Weighing in at 661 pounds, a giant stingray hooked by a fisherman in Cambodia’s Mekong River earlier this month has taken the title of world’s largest freshwater fish.
Nicknamed “Boramy,” or “full moon” in the Khmer language, the female ray — which was released — raises hope that critically endangered freshwater fish can survive the environmental damage threatening Southeast Asia’s most important river, Stefan Lovgren reported for National Geographic.
“It proves these underwater leviathans, which are in critical danger, still exist,” freshwater scientist Zeb Hogan told National Geographic.
Hogan embarked on a search for the world’s largest freshwater fish 15 years ago, when fishers caught a 646-pound catfish in the Mekong. Since then, his "Megafish Project" has spanned six continents — but tracking these behemoths is tricky.
“They live in remote, inaccessible places, and often in murky waters,” Lovgren wrote. “Sometimes, even people who have lived their entire lives near megafish habitat have never heard of the creatures, let alone seen them.”
In many regions, these giants are dwindling quickly due to overfishing, pollution and dams that chop rivers up and disrupt fish migration. Globally, freshwater megafish, such as caimans and giant salamanders, have declined by 94 percent in the past 50 years, according to a report, The World’s Forgotten Fishes, produced by several environmental groups, including Conservation International. Nearly a third of all freshwater fish species are threatened by extinction and 80 species of freshwater fish have already been declared extinct — including 16 in 2020 alone, according to the report.
Part of the problem is that freshwater ecosystems — and the fish they harbor — tend to slip under the radar. Despite their vital contributions to people and the planet, rivers, lakes and other freshwater habitats receive only a small percentage of the funding dedicated to conservation, while terrestrial and marine systems are prioritized, said Robin Abell, who leads Conservation International’s freshwater work.
Freshwater ecosystems “have historically been ignored during the development of conservation initiatives, such as protected areas and other management interventions,” Abell said.
“Freshwater and terrestrial conservation need to go hand-in-hand to receive the full suite of benefits that nature can provide,” she added. “This will require strong policy that recognizes the connections between terrestrial and freshwater systems and that treats those systems as equal in importance."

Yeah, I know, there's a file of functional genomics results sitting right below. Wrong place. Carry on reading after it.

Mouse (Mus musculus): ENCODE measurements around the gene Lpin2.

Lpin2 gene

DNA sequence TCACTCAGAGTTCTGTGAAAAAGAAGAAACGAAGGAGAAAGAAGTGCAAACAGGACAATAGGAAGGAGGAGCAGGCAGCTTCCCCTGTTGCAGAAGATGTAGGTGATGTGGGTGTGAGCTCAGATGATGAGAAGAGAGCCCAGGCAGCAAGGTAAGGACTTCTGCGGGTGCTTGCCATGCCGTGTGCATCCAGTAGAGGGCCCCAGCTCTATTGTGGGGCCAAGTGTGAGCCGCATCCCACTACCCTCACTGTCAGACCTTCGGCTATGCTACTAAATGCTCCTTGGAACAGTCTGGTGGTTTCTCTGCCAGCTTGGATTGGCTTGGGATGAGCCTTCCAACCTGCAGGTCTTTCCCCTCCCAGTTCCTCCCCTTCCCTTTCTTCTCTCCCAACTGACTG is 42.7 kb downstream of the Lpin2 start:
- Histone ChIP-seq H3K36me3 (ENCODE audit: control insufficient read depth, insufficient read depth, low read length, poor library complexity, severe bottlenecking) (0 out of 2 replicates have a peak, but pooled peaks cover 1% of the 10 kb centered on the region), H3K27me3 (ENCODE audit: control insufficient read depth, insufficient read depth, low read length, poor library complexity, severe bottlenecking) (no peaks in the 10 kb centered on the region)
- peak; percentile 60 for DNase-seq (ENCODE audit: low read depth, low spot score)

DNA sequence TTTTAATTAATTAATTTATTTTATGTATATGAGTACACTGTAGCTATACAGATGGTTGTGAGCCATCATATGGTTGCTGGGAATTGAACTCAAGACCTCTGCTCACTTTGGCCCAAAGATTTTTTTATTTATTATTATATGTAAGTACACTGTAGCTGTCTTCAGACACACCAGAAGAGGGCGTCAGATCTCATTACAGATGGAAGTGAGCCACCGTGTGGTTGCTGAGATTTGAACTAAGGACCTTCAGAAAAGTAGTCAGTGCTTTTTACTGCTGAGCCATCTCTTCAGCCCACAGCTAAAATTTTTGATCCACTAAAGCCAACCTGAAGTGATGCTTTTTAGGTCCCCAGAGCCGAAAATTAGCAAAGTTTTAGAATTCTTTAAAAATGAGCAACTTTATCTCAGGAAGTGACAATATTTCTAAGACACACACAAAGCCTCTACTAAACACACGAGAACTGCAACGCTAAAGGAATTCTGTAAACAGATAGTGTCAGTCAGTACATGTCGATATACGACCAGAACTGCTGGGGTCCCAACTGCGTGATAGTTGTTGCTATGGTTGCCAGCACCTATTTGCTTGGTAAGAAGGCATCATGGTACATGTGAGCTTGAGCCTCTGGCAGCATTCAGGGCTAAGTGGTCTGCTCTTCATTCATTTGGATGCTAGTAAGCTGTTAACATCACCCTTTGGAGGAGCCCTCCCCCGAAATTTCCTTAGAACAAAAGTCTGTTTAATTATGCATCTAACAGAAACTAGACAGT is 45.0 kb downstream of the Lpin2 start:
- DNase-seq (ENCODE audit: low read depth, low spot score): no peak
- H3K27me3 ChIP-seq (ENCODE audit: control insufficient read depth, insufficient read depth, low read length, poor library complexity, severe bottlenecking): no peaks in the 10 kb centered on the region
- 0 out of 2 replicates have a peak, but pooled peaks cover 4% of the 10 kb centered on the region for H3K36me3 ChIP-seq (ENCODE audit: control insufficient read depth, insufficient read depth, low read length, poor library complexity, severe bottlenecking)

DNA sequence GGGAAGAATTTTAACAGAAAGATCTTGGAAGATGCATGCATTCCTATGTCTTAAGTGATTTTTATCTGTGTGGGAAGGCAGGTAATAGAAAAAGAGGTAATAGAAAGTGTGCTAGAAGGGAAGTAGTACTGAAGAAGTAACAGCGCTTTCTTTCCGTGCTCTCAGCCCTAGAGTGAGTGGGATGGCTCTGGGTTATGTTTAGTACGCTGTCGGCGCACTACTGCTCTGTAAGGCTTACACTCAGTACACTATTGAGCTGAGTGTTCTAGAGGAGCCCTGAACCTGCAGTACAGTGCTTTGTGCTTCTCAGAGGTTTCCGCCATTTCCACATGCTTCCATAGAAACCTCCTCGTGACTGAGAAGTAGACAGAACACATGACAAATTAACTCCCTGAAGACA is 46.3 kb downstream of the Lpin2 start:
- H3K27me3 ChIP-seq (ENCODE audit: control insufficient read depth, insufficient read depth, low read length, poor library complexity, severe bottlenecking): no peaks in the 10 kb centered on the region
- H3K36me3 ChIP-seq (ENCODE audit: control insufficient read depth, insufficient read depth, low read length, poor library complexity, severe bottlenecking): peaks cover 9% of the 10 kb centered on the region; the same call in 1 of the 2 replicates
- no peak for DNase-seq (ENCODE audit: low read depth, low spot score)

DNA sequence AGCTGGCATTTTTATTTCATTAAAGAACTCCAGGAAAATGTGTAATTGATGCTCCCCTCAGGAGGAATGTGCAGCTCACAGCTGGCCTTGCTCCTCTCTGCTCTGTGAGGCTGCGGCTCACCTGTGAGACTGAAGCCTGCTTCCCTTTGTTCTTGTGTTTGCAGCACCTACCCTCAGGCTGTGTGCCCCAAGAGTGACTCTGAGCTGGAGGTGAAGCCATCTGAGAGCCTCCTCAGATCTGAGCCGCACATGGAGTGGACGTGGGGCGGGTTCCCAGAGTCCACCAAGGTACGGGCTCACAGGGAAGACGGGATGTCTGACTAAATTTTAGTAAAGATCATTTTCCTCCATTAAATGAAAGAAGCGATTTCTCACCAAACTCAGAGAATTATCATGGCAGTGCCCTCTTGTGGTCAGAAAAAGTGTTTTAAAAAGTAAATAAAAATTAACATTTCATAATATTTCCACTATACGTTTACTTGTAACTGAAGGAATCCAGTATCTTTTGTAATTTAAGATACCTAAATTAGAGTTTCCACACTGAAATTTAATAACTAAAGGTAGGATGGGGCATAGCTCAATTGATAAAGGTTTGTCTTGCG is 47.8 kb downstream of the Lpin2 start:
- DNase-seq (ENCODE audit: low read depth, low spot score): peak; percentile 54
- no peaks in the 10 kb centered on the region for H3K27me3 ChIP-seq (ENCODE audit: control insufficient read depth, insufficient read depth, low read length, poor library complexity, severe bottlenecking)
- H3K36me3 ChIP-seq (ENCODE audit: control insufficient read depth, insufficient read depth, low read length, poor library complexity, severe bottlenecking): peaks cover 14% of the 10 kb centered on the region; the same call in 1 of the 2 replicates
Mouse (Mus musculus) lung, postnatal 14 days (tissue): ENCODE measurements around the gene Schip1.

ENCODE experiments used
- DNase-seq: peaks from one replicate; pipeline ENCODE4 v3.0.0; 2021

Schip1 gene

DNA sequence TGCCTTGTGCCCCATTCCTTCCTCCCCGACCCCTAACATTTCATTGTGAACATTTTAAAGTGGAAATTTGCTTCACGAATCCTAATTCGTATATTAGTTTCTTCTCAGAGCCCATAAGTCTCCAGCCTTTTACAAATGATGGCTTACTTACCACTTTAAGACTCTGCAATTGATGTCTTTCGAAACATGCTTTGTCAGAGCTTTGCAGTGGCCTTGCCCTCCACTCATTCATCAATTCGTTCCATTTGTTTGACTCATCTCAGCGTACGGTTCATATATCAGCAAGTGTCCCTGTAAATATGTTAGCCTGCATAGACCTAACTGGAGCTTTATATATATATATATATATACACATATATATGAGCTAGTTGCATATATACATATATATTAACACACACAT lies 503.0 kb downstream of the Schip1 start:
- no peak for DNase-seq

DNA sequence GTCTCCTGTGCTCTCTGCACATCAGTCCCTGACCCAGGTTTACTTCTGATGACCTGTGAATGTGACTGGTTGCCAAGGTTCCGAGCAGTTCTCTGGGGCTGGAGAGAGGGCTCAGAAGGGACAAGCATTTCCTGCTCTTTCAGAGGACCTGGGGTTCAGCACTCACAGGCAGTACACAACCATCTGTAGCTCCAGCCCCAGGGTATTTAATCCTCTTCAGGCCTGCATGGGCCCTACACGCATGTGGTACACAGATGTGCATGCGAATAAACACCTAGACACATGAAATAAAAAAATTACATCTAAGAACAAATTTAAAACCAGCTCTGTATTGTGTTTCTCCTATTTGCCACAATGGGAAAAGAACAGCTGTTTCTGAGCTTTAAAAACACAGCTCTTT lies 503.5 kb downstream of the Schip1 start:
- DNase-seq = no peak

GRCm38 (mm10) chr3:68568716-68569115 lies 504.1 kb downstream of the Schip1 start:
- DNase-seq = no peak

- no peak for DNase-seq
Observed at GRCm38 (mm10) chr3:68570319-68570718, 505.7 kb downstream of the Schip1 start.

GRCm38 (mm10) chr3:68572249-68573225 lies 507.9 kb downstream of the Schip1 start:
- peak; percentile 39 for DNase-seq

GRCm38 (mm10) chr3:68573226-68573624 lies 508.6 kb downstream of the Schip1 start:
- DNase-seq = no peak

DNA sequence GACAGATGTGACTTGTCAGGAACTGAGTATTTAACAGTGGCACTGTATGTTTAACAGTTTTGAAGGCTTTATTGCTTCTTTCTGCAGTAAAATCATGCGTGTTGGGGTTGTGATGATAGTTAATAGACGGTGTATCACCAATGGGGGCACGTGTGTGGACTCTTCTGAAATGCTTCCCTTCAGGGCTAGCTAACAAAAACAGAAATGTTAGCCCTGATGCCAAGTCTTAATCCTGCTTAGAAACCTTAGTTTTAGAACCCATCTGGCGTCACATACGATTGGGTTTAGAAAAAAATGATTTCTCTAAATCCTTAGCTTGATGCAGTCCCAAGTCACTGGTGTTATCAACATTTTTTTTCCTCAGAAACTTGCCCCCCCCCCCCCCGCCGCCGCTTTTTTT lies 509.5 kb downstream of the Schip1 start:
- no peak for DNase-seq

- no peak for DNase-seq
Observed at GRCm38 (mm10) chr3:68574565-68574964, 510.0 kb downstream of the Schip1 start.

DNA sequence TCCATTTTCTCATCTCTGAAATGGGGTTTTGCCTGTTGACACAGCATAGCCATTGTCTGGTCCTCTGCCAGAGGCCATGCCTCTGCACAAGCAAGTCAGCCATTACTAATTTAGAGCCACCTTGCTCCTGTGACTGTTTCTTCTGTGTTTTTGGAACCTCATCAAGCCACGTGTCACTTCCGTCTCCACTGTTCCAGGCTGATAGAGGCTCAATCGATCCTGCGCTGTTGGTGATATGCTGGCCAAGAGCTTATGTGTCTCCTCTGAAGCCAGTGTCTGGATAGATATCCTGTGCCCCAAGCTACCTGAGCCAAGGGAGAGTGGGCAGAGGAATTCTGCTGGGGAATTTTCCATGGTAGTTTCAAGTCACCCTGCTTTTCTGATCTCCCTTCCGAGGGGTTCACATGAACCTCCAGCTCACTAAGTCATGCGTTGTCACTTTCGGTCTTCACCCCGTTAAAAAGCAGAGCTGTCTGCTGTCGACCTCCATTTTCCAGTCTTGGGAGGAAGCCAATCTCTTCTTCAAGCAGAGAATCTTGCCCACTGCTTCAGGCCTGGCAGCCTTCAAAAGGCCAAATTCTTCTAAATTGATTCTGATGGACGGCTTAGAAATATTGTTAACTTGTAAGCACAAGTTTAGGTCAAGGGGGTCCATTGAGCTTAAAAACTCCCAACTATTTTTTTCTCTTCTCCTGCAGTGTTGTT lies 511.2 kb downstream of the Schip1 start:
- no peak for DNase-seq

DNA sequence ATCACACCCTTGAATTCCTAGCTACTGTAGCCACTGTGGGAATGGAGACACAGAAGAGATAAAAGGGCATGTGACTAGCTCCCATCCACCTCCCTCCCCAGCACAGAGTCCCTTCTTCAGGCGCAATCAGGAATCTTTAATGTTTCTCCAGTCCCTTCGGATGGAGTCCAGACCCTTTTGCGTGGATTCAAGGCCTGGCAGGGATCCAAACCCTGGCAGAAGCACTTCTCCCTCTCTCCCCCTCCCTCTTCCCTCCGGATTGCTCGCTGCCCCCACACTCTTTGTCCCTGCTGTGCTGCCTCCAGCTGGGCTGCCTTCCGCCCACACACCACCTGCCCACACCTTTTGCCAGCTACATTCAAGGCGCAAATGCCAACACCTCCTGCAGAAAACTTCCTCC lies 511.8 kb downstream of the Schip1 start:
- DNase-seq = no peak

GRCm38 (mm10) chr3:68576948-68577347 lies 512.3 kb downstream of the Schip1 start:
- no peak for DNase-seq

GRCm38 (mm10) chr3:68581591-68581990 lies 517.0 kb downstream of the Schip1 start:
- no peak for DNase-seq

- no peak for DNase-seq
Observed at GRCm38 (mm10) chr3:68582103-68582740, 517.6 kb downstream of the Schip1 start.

In a recent paper, Conservation International scientists offered tools to strengthen freshwater conservation. They argued that countries and companies should focus on addressing impacts close to home — in specific watersheds and communities — rather than focusing on broad international targets such as those that guide other environmental efforts.
“Ending the water crisis starts in your back yard,” said Derek Vollmer a freshwater scientist at Conservation International. “Acting locally to address water issues is a far more effective conservation strategy than setting broad global targets, such as those designed to prevent catastrophic global warming.”
In Cambodia’s Tonle Sap Lake, which is part of the Mekong River system, inland fisheries account for more than two-thirds of the country’s protein. But drought and dams are drying up the lake’s flooded forests — destroying critical fish habitats and endangering the livelihoods of more than 10 million people.
Conservation International is working with partners to replant and protect flooded forests to increase wildlife habitats and improve fisheries’ productivity, and helping local households set up savings groups and start alternative businesses that can compensate for the loss of income from natural events, like droughts or fires.
Experts are optimistic that threatened freshwater ecosystems like the Mekong — and the yet-undiscovered creatures swimming their silty waters — can be pulled back from the brink by improving water quality, letting rivers flow more naturally, protecting and restoring critical habitats, and ending unsustainable practices like overfishing.
“When people see that these animals exist, and begin to appreciate how incredible they are, they get inspired,” Hogan told National Geographic. “I look at the fish that broke the record in 2005, and it was killed and sold for meat. Now we’re tracking the world’s largest freshwater fish. It’s such a contrast. It means that all is not lost.”
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Cover image: Akal floating village, Tonle Sap Lake, Cambodia (© Conservation International/photo by Tangkor Dong)